I’m not sure which is a more powerful force, a first impression or resistance to change. That said, the TiGr bow-lock can be a fairly polarizing piece of bicycle hardware. It’s not shaped like, nor made of the same material as, nor sitting at a similar price point to any other lock on the market. These attributes, along with others, can make either your jaw drop or your lip sneer.
The TiGr website has all of the information you need to know about the locks, so I’m going to just give just a brief description. TiGr offers titanium bow-locks that comes in six different models (two different widths and three different lengths) ranging from 1 to 2 lbs. The locks looks similar to big BBQ tongs with a small cylinder lock on the end. Since they’re titanium, they’re incredibly strong (try to cut titanium), deceptively light, and about as stylish a lock as I’ve ever seen.
As for security, the two available widths are .75 and 1.25. The 1.25 models are the only ones rated by the ART Foundation (the .75 can be cut with strong bolt cutters). The ART Foundation is a Dutch organization that rates high quality bicycle locks (they do not rate lower end models). The 1.25 TiGr bow-locks are rated (currently) as 2 stars out of a possible 5. To help you gauge what that means, here’s a list of some common locks that you’ll find in or around Philadelphia, and their corresponding rating.
- Kryptonite KryptoLok Series 2 (gray lock cylinder), Kryptonite Evolution Mini (orange lock cylinder, mini version), ABUS Bordo 6500 (folding lock) – 2 Stars
- Kryptonite Evolution 4 (orange lock cylinder) 3 Stars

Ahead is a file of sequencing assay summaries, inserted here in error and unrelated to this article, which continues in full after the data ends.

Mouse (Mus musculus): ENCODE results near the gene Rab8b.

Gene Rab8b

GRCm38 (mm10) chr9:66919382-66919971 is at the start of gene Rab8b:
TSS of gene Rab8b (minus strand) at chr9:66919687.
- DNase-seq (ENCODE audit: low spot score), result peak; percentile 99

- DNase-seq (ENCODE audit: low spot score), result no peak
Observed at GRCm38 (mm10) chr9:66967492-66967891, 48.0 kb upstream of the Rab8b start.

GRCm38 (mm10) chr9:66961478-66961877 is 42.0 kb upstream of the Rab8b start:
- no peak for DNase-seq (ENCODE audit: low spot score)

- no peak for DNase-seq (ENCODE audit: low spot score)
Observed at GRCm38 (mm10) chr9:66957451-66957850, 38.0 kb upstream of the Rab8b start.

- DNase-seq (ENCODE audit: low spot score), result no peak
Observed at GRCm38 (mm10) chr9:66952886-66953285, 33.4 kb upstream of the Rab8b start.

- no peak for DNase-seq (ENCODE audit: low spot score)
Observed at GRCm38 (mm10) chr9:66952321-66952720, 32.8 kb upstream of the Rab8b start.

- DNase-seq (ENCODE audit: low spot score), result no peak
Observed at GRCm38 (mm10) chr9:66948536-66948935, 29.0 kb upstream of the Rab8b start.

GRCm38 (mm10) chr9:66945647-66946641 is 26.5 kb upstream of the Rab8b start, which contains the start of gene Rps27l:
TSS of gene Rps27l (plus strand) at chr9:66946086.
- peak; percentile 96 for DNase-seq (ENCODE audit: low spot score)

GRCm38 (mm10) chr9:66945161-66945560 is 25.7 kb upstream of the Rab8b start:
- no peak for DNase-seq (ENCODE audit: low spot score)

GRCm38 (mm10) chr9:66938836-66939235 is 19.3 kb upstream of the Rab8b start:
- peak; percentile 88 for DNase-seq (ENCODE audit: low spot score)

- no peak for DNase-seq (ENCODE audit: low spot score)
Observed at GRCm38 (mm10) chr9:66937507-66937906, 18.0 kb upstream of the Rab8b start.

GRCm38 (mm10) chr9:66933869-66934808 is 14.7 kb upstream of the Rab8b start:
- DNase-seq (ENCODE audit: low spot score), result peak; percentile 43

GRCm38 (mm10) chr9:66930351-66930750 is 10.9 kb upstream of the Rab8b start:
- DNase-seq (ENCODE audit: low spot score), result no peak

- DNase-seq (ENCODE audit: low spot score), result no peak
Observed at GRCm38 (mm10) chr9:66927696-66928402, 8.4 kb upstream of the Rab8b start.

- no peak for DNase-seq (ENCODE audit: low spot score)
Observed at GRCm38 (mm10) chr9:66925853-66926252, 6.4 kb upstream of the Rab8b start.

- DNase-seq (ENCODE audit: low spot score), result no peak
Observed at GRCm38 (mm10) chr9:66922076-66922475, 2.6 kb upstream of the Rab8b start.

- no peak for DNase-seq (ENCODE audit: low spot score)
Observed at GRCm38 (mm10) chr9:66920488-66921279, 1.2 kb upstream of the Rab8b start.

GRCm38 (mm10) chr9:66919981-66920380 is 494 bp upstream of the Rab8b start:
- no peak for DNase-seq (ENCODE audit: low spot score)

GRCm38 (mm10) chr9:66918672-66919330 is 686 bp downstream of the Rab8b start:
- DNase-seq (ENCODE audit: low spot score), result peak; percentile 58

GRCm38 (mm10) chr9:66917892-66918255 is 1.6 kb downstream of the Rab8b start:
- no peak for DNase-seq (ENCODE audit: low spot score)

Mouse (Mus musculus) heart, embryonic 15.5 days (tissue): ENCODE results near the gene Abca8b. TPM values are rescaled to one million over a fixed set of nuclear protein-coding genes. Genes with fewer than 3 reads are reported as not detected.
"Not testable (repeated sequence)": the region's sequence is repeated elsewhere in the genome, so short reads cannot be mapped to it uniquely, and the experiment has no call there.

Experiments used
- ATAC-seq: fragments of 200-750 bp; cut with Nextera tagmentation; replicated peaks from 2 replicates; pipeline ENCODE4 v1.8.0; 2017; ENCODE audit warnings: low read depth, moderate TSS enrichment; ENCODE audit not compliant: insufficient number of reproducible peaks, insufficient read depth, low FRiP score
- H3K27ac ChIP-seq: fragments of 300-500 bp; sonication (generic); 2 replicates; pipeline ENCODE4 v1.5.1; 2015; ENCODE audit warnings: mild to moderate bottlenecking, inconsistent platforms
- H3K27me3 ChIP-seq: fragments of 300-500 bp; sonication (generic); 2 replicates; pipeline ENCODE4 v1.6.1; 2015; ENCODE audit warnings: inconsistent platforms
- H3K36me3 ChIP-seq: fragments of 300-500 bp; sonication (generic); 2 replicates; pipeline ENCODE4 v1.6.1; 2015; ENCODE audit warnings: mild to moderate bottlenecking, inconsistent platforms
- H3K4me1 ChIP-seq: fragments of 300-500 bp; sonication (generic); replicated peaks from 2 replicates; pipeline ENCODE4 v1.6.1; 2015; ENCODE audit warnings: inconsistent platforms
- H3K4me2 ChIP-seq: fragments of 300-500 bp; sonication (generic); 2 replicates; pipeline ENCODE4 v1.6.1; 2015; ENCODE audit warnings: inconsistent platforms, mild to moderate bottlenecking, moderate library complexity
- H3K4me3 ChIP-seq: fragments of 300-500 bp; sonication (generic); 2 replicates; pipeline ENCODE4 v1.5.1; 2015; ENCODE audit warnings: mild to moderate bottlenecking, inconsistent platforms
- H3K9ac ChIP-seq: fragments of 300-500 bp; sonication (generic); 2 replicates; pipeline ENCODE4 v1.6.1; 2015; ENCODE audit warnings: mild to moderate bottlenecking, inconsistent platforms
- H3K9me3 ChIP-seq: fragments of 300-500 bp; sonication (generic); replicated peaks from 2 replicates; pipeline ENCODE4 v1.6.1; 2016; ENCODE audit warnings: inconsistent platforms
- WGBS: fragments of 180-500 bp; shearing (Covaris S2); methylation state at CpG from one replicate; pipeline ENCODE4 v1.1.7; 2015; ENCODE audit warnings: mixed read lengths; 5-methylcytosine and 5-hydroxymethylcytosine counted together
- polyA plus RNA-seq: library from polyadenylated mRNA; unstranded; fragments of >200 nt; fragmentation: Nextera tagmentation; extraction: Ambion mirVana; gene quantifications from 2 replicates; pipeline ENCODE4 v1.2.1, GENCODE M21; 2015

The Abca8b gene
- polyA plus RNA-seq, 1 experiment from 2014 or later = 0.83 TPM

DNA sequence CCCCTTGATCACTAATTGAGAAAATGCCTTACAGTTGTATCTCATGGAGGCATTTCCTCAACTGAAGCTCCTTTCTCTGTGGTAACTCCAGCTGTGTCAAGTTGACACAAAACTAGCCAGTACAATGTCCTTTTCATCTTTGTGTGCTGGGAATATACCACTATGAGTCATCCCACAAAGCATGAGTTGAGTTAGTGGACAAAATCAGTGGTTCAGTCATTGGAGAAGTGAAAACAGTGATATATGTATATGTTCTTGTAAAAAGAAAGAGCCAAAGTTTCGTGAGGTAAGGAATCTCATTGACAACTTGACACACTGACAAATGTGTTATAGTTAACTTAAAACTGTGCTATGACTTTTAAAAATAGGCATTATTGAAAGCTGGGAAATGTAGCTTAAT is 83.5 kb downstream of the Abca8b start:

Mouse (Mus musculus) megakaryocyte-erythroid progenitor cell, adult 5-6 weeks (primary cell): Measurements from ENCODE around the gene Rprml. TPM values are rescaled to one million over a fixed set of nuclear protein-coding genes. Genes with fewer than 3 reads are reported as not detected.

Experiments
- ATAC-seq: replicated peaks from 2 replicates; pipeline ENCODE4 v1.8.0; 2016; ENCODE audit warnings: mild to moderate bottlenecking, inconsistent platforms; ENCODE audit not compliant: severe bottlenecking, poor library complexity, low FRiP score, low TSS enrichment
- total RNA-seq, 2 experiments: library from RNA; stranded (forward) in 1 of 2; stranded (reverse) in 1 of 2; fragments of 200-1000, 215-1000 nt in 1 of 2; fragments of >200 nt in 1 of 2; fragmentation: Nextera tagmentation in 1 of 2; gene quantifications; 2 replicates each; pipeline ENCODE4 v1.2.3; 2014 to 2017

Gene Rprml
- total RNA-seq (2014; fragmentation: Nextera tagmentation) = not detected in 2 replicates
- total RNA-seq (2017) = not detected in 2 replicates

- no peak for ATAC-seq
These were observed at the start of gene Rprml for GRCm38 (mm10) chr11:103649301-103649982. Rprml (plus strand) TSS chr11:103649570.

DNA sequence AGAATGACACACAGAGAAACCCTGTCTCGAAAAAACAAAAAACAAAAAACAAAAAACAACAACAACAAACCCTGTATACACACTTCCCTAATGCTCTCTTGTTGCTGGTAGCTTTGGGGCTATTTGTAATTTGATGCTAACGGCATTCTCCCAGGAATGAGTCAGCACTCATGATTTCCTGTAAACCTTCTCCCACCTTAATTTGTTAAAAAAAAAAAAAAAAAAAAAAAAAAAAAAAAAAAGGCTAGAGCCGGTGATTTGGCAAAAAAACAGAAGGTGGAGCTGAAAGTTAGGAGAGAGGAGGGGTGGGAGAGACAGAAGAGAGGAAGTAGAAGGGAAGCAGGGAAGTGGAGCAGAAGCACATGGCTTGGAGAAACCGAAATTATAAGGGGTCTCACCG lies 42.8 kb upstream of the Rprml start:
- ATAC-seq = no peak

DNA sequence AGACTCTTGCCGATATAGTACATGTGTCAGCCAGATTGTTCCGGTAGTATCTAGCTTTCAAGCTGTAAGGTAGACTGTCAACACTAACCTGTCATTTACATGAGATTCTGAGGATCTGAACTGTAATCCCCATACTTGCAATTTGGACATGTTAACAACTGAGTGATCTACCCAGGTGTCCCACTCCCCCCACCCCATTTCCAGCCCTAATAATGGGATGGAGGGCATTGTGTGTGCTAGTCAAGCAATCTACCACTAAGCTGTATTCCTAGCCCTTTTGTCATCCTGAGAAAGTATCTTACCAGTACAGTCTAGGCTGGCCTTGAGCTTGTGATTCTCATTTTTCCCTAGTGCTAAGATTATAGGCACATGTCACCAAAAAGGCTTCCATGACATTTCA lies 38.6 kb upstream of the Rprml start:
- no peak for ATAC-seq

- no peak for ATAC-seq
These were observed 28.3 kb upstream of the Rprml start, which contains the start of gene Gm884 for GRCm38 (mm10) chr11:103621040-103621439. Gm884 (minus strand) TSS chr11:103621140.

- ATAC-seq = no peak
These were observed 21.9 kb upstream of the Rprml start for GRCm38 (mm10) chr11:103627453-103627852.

- Kryptonite New York Series (yellow lock cylinder) 4 Stars
- Kryptonite New York Legend Chain (the biggest Kryptonite chain lock) 5 Stars
Please note that I’m not trying to play favorites with Kryptonite; they just happen to be the most well known and commonly seen ART-ranked brand in Philadelphia (here’s the full ART list).
Strength-wise, TiGr bow-locks are comparable to the locks I most frequently see in Philly (based purely on personal observation), the KryptoLok and Evolution. This fact means I’m probably about to lose the interest of anyone that carries a Fahgettaboudit or stronger. Well, stick around for a few more paragraphs because TiGr is an interesting new breed of lock.
For this review, I was able to get my hands on a 24 x 1.25 lock to do some testing around the city. Here are my thoughts
Style There is a reason the tagline for TiGr is elegant bike security. This lock, if anything, is pretty. It’s a titanium body with a clear plastic coating (to prevent it from scratching your frame). I felt like my bicycle was dating out of its league with this lock. Over the course of a few weeks of use, multiple riders asked me about it. At one point, a person was even standing at my bike staring at my lock when I came to unlock it.
Flexibility = Versatility Imagine Gumby and the T-1000 had a love child. And that love child happened to be a bicycle lock. A TiGr bow-lock would be that love child. Since it’s made of titanium, it can flex itself around wide poles and trees, meaning you won’t be searching all around the block for a spot to lock up. Furthermore, if you have a 24 model or longer, you can lock up your frame and both wheels quickly against any standard size street post.
T-1000 would be so proud.
Weight The 1.25 wide x 24 long bow-lock that I tested weighed in at 1.68 lbs. Alternatively, a Evolution mini 5 with 4′ cable is around 3.25 lbs, and isn’t as secure for the tire locked in the cable.
Learning Curve This is a lock unlike any you’ve ever used. That said, there is definitely a bit of a learning curve. Here are the areas that I had to adjust to the most:
- Opening / Closing The first thing you need to learn is how to remove and reconnect the lock cylinder (the actual lock and unlock steps are easy). Since the cylinder lock is designed to prevent pry attacks, you can’t just wiggle it off. You need to squeeze the titanium bars together under the lock, and then tilt the lock off. This takes practice, but within a few days you’ll be doing it without thinking. Putting the cylinder back on just involves lining up the bar ends the same way you did when removing.